Greek Parliament, Syntagma square. Source: Open Diplomacy Institute, April 2017.

Several authors have already warned about the risk of not having any political opposition. Carl Schmitt6 bases his conceptual realm of state sovereignty and autonomy upon the distinction between friend and enemy. To bring its people in a clear direction, to gather it, to allow it to define itself as a community, it is mandatory to designate an "other" to which one opposes. For him, "the political" is about antagonism. More recently, the Belgian scholar Chantal Mouffe7 strongly criticized consensus in politics and described its consequences: "Either the people lose their interest in politics thats why there is so much abstention – or the people tend to vote for right-wing populist parties, as we currently witness in a lot of countries. Those populist parties at least pretend to offer an alternative".

Could Syriza really disappear, and have they already lost the next legislative election on or before 20 October 2019? As noted by the Dutch political scientist Cas Mudde8, "the majority of people has lost hope in SYRIZA as a radical force, but blame the Troika in general". This could pave the way to the emergence of other progressive forces in Europe, challenging neoliberal and conservative policies. According to the authors of The Great Regression9 (Eva Illouz, Donatella Della Porta, Arjun Appadurai, Zlavoj Zizek, among others), "it is evident that Greece is not the European Union’s burden to bear but rather part of its salvation. Syriza has proposed an alternative to European financial metastasis by reclaiming fiscal sovereignty, battening down the markets, focusing on democratisation, and seeking continent-wide social solidarity.". Despite mixed results and strong criticism from former Greek and European allies, Alexis Tsipras and his comrades remain the symbols of the democratic fight for political and economic alternatives in Europe. However, these years at the government have transformed Syriza from a far left party to a mainstream and more central one in Greece's political landscape. At the same time, its influence within the European Parliament has dramatically increased, leading to the creation of a “Progressive Caucus” in the European Parliament in September 2016. This Progressive Caucus is composed of three political groups – the leftist GUE-NGL, the Socialists and Democrats (S&D) and the Greens – European Free Alliance (Greens/EFA). Considering Greece's political landscape and Syriza's political influence at the European Parliament, it is hard to imagine a disappearance of the party. Considering Greece's democratic history, it is more likely that Greek politics will remain closely followed everywhere in Europe.

Greece uprising in 2011. First day of the people's protest against IMF. Wikimedia commons.

Lessons to European Progressives

To conclude, progressives all over Europe could learn the following lessons from Syriza's experience:

  • The ‘moral advantage’ is a short-lived advantage which cannot ultimately supersede effective alternative policy solutions. Any government heralded by a wave of hope should be able to deliver and implement an effective change in daily lives of its citizens.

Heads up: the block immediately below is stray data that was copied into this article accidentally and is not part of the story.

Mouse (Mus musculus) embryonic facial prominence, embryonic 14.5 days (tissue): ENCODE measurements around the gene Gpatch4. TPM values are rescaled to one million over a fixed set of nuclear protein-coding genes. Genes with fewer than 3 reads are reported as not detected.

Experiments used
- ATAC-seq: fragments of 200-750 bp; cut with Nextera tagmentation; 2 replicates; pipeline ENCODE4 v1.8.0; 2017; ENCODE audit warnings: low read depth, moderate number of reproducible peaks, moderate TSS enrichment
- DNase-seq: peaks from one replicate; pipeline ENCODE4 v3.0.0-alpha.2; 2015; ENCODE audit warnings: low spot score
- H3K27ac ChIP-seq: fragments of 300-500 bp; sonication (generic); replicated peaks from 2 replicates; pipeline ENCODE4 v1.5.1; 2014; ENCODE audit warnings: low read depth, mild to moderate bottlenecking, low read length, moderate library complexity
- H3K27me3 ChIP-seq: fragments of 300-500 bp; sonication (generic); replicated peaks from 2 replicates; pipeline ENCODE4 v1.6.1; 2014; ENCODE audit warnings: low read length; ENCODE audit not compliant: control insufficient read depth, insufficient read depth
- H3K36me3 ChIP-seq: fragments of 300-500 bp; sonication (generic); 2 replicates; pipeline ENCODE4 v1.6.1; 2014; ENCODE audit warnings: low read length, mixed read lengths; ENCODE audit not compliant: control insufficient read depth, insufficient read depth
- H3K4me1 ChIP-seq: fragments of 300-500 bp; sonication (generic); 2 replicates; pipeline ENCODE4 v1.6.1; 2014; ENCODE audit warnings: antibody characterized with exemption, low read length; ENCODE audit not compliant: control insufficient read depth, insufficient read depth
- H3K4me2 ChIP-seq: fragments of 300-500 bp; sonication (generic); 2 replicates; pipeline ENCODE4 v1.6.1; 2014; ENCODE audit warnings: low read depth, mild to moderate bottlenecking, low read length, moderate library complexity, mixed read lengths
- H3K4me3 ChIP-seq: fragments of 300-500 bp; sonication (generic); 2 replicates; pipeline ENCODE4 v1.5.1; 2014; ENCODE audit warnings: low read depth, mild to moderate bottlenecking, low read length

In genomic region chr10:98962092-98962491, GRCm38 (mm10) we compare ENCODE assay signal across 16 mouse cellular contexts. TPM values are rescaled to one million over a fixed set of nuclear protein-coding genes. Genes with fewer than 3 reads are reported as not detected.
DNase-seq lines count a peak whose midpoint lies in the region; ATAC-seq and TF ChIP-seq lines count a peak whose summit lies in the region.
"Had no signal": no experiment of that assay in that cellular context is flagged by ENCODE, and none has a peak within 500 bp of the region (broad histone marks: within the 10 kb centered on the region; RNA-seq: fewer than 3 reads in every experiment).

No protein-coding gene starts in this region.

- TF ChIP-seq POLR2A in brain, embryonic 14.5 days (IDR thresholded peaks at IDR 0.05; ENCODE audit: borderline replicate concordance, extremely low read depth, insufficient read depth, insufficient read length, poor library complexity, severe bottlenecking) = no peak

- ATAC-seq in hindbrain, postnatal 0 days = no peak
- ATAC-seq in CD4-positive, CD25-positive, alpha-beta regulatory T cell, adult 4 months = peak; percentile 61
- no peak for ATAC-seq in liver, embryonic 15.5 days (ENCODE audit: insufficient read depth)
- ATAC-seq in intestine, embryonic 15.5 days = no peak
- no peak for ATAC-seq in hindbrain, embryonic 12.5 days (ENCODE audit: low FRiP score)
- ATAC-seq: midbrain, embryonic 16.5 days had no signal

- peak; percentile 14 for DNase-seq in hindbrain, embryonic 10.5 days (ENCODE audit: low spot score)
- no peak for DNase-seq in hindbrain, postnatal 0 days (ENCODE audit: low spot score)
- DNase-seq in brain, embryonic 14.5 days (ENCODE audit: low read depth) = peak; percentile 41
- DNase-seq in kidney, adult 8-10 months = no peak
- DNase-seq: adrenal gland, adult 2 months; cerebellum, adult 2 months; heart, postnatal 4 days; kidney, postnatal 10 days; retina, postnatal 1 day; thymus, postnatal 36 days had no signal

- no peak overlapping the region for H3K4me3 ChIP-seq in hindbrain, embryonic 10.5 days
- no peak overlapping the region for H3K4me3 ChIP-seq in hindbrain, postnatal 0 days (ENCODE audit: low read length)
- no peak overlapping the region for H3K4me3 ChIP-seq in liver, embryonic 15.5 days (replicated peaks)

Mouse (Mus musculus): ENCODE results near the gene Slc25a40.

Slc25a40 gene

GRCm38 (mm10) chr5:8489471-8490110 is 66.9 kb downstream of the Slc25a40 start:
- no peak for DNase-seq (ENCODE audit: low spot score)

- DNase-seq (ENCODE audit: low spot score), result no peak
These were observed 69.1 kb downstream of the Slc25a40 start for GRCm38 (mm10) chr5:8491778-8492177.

• The democratic deficit should be addressed. Globalisation, rise of inequalities, economic insecurity, desertification of the countryside, job losses in the industry, automation, cultural insecurity... Many phenomena fuel the feeling of disempowerment that citizens experience. The traditional political offer fails to cope with citizens' expectations, despite the fact that the willingness to renew participation in democratic life has never been so important. Movements such as Podemos (Spain), La France Insoumise (France), Momentum (UK), may be called "populists", are all attempts to respond to the feeling of abandonment notably experienced by youth and working classes in the advanced countries, whatever the limits these movements can have.
  • Challenges are transnational, so solutions have to be transnational too. In this regard, the creation of the “Progressive Caucus” was an important step to formulate an alternative for a European Union in crisis. However, discussions must not remain at an institutional level. Next developments should be the creation of pan-European movements with a common agenda, programme and vision of European solidarity, which will allow making the connection between social movements, progressive activists, liberal democratic institutions and parliamentary politics.

1 LACLAU Ernesto, On Populist Reason, Verso, 2005, 276 pages.

2 The European Commission, European Central Bank (ECB) and International Monetary Fund (IMF).

3 TSAKATIKA Myrto, "Assessing Syriza’s two years in power: How successful has the party been in office?", EUROPP – European Politics and Policy, academic blog run by the London School of Economics and Political Science, January 26, 2017, accessed June 2, 2017 :

4 See for example KARNITSCHNIG Matthew, "Why Greece is Germany’s ‘de facto colony’", Politico, 16 June 2017, accessed 25 July 2017

5 JONES Owen, "Greece’s fight is for democracy in Europe. That’s why we must support it", The Guardian, July 6, 2015, accessed June 2, 2017:

6 SCHMITT Carl, The Concept of the Political", University of Chicago Press, 1927, 105 pages.

7 MOUFFE Chantal, "The democratic paradox", Chantal Mouffe, Verso, 2000.

8 MUDDE Cas, "SYRIZA: The Failure of the populist promise", Palgrave Macmillan, 2016, 98 pages.

9 The Great Regression, collective, Polity, 2017, 220 pages.

Caption of the photo above: <!-- @page { margin: 2cm } P { margin-bottom: 0.21cm } -->Demonstration in Syntagma square, 2013, Athanasios Lazarou, Flickr.

The opinions and interpretations expressed in the publications are exclusively the responsibility of their authors, in respect of the Open Diplomacy Institute’ statutes (article 3) and charter of values.